By Laura Bollinger, Christian Care Ministry Registered Dietitian
This week is National Public Health Week (NPHW) and the theme for 2018 is “Changing Our Future Together”. The goal of NPHW is to make the United States the healthiest nation by 2030. This is a big goal and as the saying goes “it takes a village,” but in this case it will take the whole nation.
This has become a goal because for the first time since 1993 the life expectancy of Americans has declined. You might say “it was inevitable” but other comparable countries are continuing to see improvements in life expectancy. In addition, we spend more on health care than other nations, yet we aren’t living as long.
Clearly, just spending more on health care isn’t the answer; rather, the answer is prevention. In 2016 Americans spent $3.3 trillion on healthcare, but only about 3% of that went toward prevention.
Prevention is key because it is actually easier and less expensive in the long run than disease management or disease reversal. According to the World Health Organization (WHO), if the major causes of chronic diseases were eliminated, 80% of all heart disease, stroke, and type 2 diabetes would be prevented, and over 40% of all cancer would be prevented.
The major causes of these chronic diseases are:
- Unhealthy diet
- Physical inactivity
- Tobacco use
Additionally, obesity is a growing problem that is associated with all of the leading causes of death in the United States. In 1980, the obesity rate among adults was 15%. Today, we have more than doubled that rate to 35%. Adults aren’t the only ones either; the obesity rate in kids has nearly tripled in the last 30 years with 1 in 3 kids between 2 and 19 years of age being overweight or obese.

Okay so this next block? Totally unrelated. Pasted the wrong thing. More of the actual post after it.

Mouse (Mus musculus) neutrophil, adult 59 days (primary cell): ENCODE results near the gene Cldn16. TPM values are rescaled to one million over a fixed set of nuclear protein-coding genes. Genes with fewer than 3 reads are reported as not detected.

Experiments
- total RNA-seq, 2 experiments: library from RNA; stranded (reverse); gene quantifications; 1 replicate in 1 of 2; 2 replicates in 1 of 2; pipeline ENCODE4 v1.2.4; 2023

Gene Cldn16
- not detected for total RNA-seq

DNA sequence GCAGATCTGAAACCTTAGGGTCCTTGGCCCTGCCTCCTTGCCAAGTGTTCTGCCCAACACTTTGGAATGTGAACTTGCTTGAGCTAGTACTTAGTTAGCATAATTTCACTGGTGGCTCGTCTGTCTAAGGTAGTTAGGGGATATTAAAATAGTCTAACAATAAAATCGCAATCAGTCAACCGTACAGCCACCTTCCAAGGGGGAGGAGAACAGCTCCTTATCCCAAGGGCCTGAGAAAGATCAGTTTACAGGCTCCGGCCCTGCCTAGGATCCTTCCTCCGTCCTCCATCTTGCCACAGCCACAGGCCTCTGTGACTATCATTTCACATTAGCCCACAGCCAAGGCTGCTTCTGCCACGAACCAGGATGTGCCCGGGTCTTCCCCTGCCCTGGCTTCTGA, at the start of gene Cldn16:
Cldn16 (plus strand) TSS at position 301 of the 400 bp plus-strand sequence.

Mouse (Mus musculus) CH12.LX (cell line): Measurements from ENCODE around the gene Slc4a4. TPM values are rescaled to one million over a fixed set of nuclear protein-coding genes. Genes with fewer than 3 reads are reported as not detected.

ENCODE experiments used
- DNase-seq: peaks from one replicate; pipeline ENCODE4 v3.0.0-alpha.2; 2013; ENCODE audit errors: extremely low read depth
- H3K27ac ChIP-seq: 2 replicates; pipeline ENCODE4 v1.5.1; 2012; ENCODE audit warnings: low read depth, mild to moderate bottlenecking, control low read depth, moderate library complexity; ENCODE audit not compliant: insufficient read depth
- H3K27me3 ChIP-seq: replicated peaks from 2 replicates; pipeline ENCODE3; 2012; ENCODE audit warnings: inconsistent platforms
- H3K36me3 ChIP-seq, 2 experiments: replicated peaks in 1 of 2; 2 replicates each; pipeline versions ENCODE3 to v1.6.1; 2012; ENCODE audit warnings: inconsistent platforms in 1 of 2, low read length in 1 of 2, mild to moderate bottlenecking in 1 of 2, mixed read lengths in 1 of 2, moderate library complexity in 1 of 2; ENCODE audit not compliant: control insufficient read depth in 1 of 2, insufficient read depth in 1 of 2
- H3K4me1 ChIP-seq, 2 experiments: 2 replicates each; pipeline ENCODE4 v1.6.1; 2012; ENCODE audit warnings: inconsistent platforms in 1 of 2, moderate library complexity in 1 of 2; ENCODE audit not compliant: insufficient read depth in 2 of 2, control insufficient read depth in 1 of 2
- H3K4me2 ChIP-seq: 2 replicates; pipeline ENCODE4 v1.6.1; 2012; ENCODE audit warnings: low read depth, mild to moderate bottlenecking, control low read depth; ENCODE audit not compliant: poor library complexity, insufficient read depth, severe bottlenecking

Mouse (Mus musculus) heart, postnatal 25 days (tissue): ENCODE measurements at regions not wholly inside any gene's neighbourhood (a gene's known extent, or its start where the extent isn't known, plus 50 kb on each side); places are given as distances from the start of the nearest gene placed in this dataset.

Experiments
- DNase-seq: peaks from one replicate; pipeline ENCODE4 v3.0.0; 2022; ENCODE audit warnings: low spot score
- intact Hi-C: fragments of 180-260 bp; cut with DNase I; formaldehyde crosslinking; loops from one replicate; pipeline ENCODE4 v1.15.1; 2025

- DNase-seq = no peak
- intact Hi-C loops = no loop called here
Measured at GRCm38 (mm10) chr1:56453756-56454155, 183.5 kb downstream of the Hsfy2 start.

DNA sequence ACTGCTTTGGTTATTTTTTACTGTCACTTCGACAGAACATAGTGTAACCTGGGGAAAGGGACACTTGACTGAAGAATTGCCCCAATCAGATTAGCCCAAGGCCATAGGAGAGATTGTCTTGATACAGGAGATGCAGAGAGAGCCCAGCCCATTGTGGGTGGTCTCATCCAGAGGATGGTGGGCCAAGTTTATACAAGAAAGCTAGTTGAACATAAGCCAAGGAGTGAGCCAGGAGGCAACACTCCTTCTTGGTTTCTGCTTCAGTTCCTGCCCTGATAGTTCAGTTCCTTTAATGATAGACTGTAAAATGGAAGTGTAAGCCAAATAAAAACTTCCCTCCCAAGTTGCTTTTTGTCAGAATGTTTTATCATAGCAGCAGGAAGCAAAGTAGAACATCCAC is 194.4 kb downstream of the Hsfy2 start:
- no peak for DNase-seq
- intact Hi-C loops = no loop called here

What can be done?
As previously stated, the major risk factors for the top causes of death are diet, inactivity, and tobacco use. These are all within our control to modify. Research indicates there are four lifestyle factors that have shown to improve health and increase longevity:
First, we can reduce our personal risk for disease by making daily choices to achieve the recommendations above.
Second, and the focus of this week, is public health. Public health is vital because it creates the environment in which we can succeed at achieving these lifestyle factors. If you have ever tried to stop eating something, like potato chips, then you know one of the first steps toward success is getting rid of any potato chips in your environment. This is exactly what public health can do, just on a much larger scale.
Public health is more than just diet and exercise, it also includes healthcare, education, environment, and more.
What if Medi-Share was the healthiest membership in the healthcare industry? Can you imagine the effect that could have on our ministry?